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South Korea’s anti-Japan diplomatic manoeuvring goes too far

Publication Date : 22-01-2014


China and South Korea have intensified their cooperation in attempting to pressure Japan over historical issues. This is a worrisome situation.

A memorial hall for Ahn Jung Geun has opened at Harbin Railway Station in China’s Heilongjiang Province. Ahn, a Korean independence activist, assassinated Hirobumi Ito, Japan’s first governor general of Korea. In South Korea, Ahn is seen as a hero for resisting Japan’s colonial rule of the Korean Peninsula.

In June, South Korean President Park Guen-hye asked Chinese President Xi Jinping to erect a monument at the railway station, the site of the assassination. China acceded and constructed the memorial hall.

Park’s intent appears to have been to join forces with China over historical issues concerning Japan.

The South Korean Foreign Affairs Ministry has welcomed the opening of the hall, emphasising that Ahn “is respected by the people of South Korea and China”.

Yet we feel the memorial hall—built with no regard for Japan’s position or its national sentiments—is absolutely unacceptable.

The Japanese government has repeatedly conveyed to both countries its concerns over the monument’s construction. It is only reasonable that the government has protested the opening of the hall to both the South Korean and Chinese governments through diplomatic channels.

Calling Ahn “a terrorist who killed our country’s first prime minister and was sentenced to death”, Chief Cabinet Secretary Yoshihide Suga said the cooperation between China and South Korea over this issue “will not contribute to regional peace and to building cooperative relationships”.

China’s decision to build the memorial hall in response to Park’s proposal is also questionable.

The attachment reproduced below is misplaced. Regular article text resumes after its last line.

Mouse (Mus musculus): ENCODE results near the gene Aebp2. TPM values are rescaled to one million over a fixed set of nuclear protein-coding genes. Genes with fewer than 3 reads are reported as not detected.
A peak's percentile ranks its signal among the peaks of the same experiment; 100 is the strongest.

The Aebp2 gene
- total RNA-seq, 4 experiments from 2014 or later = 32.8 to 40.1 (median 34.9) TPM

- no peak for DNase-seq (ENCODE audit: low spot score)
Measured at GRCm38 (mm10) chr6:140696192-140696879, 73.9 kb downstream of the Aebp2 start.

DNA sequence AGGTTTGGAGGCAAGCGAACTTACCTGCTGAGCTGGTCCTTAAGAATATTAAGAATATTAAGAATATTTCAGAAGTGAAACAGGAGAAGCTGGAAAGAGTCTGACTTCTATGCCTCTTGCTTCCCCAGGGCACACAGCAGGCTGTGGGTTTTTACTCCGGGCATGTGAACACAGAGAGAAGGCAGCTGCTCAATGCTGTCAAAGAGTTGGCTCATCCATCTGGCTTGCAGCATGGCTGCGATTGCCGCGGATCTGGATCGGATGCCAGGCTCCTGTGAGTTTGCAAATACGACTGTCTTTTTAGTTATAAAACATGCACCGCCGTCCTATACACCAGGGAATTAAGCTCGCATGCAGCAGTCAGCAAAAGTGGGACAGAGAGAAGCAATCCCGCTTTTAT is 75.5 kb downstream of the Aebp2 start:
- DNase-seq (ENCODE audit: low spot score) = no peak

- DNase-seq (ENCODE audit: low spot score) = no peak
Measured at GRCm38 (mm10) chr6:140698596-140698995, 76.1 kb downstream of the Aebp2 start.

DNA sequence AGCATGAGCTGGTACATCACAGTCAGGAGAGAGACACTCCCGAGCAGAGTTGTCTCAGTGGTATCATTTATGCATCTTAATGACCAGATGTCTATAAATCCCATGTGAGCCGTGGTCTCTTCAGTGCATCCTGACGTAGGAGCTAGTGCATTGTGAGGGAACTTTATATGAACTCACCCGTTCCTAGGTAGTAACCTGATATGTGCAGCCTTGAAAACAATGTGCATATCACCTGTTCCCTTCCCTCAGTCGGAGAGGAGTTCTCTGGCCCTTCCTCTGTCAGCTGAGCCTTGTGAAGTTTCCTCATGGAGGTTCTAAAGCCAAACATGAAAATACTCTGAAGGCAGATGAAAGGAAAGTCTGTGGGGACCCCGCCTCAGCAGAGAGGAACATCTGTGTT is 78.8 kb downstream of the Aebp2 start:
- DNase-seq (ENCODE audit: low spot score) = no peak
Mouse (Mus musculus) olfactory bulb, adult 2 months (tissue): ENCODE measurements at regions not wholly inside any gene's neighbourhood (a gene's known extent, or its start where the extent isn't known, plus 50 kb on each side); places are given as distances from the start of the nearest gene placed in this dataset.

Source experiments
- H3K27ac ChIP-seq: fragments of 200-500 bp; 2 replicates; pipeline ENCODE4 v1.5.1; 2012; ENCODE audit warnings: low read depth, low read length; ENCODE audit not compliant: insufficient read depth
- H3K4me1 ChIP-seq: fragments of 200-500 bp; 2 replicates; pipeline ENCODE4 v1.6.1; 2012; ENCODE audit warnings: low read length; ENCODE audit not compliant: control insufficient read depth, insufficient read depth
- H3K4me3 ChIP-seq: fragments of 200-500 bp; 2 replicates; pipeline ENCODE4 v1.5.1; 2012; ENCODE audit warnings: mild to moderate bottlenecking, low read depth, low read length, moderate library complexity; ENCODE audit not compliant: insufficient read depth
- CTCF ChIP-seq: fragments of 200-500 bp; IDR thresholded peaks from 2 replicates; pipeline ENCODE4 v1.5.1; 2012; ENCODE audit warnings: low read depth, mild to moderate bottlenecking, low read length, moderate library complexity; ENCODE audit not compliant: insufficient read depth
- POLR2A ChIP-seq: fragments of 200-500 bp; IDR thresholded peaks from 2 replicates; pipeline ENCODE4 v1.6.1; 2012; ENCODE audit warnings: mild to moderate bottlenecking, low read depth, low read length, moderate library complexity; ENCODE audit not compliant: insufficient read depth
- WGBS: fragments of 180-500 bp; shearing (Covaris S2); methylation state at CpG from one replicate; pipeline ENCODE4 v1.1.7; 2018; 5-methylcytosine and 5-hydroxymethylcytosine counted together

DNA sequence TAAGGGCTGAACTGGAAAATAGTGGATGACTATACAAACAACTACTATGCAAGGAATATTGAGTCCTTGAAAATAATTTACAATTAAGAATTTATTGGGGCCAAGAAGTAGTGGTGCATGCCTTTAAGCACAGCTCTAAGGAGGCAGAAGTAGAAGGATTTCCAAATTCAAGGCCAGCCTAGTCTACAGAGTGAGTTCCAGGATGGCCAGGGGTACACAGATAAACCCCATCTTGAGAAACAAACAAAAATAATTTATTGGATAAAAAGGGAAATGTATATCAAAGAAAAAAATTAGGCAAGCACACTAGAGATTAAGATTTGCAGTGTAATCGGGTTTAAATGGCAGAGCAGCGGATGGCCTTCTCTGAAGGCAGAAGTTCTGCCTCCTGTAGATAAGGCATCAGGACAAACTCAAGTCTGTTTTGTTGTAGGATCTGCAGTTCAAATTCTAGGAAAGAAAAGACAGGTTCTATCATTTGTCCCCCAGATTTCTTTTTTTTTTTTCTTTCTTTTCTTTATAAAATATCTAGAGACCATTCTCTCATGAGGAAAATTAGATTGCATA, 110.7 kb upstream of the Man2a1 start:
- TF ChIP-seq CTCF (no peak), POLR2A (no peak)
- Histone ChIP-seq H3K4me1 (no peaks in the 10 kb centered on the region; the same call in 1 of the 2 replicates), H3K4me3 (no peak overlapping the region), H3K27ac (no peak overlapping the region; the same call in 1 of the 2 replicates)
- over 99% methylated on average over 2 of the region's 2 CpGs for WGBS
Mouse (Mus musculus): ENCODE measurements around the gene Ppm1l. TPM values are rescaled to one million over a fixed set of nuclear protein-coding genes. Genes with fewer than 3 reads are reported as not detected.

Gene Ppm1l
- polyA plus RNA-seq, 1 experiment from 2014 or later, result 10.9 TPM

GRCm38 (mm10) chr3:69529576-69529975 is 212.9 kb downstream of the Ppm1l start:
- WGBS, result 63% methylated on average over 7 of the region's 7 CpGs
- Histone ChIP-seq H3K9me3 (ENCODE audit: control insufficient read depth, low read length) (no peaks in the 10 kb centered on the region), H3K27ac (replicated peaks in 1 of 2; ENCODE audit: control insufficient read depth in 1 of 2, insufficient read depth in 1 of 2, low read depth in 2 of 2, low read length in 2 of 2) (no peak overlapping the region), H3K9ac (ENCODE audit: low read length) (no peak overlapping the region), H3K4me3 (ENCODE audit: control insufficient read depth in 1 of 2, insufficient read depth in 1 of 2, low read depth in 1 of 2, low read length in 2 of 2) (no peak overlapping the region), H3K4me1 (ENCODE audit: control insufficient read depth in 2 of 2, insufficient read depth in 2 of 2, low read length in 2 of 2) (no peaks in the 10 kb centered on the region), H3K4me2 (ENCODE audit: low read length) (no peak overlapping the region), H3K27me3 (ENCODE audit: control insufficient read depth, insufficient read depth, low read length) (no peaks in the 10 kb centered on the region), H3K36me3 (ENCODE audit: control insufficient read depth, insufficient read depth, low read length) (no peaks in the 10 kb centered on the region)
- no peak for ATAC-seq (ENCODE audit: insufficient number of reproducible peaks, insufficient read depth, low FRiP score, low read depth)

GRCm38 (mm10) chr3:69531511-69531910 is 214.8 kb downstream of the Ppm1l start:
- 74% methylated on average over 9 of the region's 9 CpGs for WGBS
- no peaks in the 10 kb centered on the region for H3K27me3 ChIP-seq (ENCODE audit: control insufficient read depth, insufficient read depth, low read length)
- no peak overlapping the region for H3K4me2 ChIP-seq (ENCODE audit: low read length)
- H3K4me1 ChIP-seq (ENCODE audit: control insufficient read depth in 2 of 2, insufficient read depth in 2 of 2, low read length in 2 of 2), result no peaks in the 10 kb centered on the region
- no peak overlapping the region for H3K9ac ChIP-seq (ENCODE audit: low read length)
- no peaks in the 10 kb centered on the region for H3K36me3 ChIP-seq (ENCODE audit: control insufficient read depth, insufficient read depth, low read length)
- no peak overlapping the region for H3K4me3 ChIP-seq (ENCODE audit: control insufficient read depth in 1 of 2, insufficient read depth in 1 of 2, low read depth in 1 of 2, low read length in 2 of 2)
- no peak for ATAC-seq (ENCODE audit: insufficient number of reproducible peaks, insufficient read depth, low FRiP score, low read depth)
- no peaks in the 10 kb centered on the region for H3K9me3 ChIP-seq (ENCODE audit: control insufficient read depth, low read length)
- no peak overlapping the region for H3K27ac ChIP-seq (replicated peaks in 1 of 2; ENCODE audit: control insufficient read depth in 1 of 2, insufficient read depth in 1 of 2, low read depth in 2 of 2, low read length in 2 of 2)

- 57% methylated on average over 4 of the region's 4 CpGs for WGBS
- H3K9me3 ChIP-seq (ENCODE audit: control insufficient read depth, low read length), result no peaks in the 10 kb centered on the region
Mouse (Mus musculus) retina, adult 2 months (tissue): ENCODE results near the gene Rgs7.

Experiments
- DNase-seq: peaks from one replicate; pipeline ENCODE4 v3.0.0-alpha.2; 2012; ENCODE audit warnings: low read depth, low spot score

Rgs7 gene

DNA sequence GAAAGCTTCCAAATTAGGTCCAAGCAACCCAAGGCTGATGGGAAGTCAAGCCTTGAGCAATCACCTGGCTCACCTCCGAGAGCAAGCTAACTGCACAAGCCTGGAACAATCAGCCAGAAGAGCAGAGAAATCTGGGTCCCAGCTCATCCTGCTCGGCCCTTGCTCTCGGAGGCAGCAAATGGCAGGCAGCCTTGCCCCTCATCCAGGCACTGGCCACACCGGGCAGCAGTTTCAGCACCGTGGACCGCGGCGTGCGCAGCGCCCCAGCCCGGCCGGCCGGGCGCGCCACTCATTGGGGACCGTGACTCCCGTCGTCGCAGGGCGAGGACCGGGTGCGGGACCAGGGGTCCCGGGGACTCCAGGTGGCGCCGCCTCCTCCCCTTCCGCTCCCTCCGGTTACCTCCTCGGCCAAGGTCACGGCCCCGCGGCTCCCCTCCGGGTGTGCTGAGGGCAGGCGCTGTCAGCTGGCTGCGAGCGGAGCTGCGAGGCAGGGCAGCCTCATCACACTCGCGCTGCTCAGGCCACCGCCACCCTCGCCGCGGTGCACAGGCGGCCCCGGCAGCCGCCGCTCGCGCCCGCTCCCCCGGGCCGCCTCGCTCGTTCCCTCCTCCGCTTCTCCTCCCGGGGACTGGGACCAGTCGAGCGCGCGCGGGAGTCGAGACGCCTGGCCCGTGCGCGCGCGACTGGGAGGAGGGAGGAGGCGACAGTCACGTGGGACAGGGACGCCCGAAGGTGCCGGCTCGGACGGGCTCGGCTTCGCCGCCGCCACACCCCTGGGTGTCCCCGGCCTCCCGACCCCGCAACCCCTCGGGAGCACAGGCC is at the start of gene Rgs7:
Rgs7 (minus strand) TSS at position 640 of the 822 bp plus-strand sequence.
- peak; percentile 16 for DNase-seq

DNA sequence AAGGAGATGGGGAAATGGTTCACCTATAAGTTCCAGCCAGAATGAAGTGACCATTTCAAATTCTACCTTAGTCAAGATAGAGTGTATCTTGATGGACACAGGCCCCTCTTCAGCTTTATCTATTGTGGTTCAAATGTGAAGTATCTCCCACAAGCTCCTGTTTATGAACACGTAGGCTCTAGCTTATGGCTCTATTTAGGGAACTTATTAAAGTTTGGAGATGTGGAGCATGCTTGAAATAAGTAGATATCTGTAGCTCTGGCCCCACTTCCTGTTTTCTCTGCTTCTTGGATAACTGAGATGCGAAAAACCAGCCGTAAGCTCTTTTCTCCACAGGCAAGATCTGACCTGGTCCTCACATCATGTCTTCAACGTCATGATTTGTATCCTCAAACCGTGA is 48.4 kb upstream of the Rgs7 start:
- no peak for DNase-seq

China is a multiethnic nation, and praising Ahn risks stirring up ethnic consciousness among the ethnic Koreans living within its borders.

China driving a wedge

Yet it appears that anti-Japan sentiments prodded China to open the memorial hall, probably out of a desire to curry favour with South Korea diplomatically. China seems to be attempting to drive a wedge into the diplomatic and security arrangements among Japan, the United States and South Korea.

Meanwhile, apart from the issues surrounding the Ahn memorial, South Korea has intensified its one-sided assertions regarding its historical perceptions. We cannot overlook the fact that such assertions undermine Japan’s position in international institutions and in the eyes of other countries.

The government of South Korea has begun preparations for registering testimonies by former “comfort women” with Unesco's Memory of the World programme.

South Korea has also decided to display works of art that are based on the comfort women issue at an international comic book festival in France.

In the United States, a group affiliated with South Korea is lobbying for public school textbooks to refer the waters between Japan and South Korea the “East Sea,” as is called in South Korea, in addition to the “Sea of Japan”.

The Japanese government must counter South Korea’s persistent diplomatic maneuvering by thoroughly and tenaciously presenting correct facts to the international community.


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